Ending Soon! Save 33% on All Access

Why Running a Restaurant Doesn't Have to Rule Your Life Using the right tools and strategies to run your business will give you more time to be with your family.

By David Koji Edited by Dan Bova

Opinions expressed by Entrepreneur contributors are their own.

Many restaurant owners are living the dream. They own their own business, control their own future and make their own rules. That said, eighty to a hundred waking hours of the week are dedicated to the restaurant, with another handful of hours spent dreaming about the restaurant. It's hard work and it takes immense dedication and sacrifice.

That means very little wiggle room for vacations or basic quality time with family. But you don't have to sacrifice the people most important to you for your work. Here are four ways to reduce the time commitment to your restaurant without sacrificing the overall operation of the business so you can be more productive and spend more time with family:

1. Automate what you can. Define what is being done now that can be automated. Determine what manual tasks you manage regularly that can be converted into electronic or computer-based operations. For example, we worked with a client who was repeatedly hand-writing his catering menu and pricing for interested customers. We automated this process by posting a standard catering menu and pricing list on his website. He also kept printed copies of it on-hand for walk-ins. Instead of taking time to write a custom catering menu each time, we automated and standardized this process, saving time and effort while delivering a quicker and more efficient menu to the customer.

2. Hire a general manager. If you are looking for the easiest way to drastically cut your hours, hire a GM. As second-in-command GMs have the skills and experience to run your restaurant effectively. With margins thin and budgetary constraints weighing heavily on restaurants, this will be a tough option to swing given that a great GM can come with a hefty price tag. That said, if you want to immediately open up your schedule, this is the way to go. Consider less experienced GM professionals coming out of school as a more cost-effective option.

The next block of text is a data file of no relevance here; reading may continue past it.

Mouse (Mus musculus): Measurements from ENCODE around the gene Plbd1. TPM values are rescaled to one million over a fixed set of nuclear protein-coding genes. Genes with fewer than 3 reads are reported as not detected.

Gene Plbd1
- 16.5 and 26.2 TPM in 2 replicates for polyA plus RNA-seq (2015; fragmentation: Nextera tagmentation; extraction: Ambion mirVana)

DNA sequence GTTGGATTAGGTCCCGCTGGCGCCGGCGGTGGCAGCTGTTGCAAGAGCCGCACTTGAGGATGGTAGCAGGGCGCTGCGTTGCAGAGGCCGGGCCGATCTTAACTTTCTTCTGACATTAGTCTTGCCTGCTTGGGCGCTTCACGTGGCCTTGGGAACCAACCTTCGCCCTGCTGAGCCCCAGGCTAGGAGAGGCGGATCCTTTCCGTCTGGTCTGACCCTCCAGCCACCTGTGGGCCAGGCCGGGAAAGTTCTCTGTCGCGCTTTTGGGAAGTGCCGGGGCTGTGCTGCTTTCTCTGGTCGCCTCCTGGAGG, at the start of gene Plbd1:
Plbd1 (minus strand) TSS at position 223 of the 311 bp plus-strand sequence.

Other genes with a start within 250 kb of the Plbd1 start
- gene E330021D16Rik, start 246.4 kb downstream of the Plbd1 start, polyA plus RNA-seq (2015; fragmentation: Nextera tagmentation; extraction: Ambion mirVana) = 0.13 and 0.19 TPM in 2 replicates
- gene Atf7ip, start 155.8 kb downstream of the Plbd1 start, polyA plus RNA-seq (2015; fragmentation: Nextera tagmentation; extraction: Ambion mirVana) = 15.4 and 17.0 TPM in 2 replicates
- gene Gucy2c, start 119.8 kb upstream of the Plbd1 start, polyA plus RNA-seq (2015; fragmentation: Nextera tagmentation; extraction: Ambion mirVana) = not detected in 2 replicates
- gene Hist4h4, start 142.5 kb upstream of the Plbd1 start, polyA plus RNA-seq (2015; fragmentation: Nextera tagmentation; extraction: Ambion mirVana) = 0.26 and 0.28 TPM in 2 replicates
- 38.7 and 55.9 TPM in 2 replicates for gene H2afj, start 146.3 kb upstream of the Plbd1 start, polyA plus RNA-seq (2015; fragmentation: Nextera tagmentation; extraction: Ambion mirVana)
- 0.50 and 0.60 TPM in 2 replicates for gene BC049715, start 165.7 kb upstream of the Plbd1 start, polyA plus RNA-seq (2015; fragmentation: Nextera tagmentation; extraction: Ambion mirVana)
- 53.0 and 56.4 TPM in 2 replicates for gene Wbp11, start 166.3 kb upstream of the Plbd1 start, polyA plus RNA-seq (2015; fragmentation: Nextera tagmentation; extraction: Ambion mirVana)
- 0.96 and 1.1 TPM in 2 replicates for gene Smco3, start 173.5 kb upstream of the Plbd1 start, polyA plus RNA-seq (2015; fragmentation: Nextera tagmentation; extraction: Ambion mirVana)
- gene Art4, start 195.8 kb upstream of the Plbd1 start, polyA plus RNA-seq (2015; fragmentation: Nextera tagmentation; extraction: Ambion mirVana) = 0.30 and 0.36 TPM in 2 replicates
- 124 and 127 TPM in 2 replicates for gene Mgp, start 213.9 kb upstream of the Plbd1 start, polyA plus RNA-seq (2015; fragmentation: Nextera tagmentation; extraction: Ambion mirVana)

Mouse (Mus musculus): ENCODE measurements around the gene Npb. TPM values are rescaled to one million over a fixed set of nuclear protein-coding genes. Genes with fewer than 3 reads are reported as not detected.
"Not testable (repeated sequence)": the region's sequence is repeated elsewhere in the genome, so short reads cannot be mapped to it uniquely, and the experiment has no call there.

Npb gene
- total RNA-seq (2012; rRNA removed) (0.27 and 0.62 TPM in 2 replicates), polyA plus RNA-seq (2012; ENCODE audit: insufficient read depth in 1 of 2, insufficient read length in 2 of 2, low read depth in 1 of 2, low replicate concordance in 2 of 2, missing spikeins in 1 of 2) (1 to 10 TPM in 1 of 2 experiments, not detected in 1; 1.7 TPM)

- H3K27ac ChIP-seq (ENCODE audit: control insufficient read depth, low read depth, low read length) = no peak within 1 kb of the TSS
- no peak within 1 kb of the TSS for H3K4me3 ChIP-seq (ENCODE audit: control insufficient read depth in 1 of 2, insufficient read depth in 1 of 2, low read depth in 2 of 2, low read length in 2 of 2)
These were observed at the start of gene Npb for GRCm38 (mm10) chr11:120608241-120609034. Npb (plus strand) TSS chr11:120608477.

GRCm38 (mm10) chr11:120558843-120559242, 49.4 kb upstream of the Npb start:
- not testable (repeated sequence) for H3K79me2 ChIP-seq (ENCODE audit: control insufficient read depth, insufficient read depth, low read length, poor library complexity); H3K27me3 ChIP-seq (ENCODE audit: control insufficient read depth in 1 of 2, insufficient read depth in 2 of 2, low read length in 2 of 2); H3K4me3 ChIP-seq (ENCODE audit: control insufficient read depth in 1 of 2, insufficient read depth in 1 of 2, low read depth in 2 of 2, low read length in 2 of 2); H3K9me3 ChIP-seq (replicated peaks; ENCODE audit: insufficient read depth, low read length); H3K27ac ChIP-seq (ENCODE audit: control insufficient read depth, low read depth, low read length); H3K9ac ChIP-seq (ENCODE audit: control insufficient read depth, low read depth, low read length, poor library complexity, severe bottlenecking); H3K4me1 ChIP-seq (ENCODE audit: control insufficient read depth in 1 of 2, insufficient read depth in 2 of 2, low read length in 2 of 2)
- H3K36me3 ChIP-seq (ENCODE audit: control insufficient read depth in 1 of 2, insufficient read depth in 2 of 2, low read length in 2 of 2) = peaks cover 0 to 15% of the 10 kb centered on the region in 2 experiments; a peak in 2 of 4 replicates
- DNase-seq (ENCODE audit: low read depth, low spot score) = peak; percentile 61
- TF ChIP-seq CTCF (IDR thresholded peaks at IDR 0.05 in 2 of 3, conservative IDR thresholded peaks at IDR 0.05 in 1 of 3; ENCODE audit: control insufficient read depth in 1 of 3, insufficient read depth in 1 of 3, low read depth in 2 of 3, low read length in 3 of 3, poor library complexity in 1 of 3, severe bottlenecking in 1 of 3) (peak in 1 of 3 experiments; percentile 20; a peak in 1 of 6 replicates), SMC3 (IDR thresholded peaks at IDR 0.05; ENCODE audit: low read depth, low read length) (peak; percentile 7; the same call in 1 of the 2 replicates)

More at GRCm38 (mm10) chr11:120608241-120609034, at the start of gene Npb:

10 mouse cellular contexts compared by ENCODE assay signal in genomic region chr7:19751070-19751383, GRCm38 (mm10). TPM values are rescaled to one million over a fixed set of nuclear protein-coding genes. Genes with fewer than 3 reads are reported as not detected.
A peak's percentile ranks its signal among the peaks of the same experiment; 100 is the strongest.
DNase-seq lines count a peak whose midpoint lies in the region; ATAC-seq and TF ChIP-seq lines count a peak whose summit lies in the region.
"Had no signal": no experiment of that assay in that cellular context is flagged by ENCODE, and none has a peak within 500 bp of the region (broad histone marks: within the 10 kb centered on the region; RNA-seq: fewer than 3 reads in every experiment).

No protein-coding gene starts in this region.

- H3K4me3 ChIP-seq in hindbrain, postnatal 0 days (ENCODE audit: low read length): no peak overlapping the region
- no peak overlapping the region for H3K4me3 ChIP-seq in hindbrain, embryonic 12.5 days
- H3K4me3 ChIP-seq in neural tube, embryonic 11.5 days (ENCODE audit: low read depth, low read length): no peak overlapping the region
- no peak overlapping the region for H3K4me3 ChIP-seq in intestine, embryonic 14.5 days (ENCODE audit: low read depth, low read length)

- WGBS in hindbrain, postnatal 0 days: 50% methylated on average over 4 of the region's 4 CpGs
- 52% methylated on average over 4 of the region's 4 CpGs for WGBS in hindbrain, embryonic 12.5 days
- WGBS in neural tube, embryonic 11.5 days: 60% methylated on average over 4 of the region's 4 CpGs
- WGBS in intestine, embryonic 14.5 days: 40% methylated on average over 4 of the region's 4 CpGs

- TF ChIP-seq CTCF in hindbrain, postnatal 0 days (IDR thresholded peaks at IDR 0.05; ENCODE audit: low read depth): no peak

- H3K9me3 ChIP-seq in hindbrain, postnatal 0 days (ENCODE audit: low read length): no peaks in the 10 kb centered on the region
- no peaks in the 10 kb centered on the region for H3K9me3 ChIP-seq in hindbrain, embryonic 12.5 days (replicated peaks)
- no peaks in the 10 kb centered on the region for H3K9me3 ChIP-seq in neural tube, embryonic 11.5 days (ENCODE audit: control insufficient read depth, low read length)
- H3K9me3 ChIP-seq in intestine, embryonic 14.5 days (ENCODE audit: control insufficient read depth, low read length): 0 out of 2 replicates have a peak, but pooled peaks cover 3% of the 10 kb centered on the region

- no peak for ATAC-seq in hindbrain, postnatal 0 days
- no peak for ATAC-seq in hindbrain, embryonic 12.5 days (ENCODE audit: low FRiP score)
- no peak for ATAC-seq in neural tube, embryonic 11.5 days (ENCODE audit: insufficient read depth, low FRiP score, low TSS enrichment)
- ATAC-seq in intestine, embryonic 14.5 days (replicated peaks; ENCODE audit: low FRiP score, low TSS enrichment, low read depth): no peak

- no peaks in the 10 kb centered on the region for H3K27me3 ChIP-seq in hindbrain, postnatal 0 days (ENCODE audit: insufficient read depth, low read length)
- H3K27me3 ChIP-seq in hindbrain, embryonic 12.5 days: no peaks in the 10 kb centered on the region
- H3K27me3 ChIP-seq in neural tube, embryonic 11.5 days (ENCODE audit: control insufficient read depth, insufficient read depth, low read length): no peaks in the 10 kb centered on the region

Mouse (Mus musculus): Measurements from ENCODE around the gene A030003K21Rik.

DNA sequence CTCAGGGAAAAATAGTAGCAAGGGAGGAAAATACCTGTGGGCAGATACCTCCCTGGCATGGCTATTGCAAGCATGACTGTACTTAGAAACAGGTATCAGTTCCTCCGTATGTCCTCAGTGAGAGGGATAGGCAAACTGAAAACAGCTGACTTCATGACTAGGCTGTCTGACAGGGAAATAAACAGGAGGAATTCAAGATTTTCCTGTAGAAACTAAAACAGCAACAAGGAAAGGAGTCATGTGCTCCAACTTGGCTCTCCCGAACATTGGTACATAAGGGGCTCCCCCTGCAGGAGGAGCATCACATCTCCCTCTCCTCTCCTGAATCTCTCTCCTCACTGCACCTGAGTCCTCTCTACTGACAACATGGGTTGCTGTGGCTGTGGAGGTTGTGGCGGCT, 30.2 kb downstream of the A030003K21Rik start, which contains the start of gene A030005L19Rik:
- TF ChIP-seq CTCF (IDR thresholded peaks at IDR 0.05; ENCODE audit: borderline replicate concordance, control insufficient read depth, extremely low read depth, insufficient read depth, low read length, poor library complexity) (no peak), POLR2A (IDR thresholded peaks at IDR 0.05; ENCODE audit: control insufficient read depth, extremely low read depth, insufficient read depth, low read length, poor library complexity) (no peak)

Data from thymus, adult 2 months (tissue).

3. Delegate. Use your people. Don't sell your staff short. Most of them are probably young, ambitious and thirsty for more responsibility. Write out your daily activities to determine what can and can't be delegated. This gives you the opportunity to really showcase your leadership ability and foster a culture of creativity and inventiveness. You'll be surprised at the great results your staff can produce.

4. Use organizing tools. There are some free or cost-conscious tools online to help you stay organized few of my favorites include: Google Drive and Google Calendar to share documents and schedules, Hootsuite to consolidate your social media postings and Shiftgig, which connects restaurant job-seekers to restaurants in need of additional staff.

David Koji

CEO of evolvor

David Koji is CEO of evolvor.com, an online marketing and advertising agency based out of New Jersey, specializing in search engine and content marketing that converts into real results.

Want to be an Entrepreneur Leadership Network contributor? Apply now to join.


Is Consumer Services a Good Career Path for 2024? Here's the Verdict

Consumer services is a broad field with a variety of benefits and drawbacks. Here's what you should consider before choosing it as a career path.

Business News

'Creators Left So Much Money on the Table': Kickstarter's CEO Reveals the Story Behind the Company's Biggest Changes in 15 Years

In an interview with Entrepreneur, Kickstarter CEO Everette Taylor explains the decision-making behind the changes, how he approaches leading Kickstarter, and his advice for future CEOs.

Business Ideas

87 Service Business Ideas to Start Today

Get started in this growing industry, with options that range from IT consulting to childcare.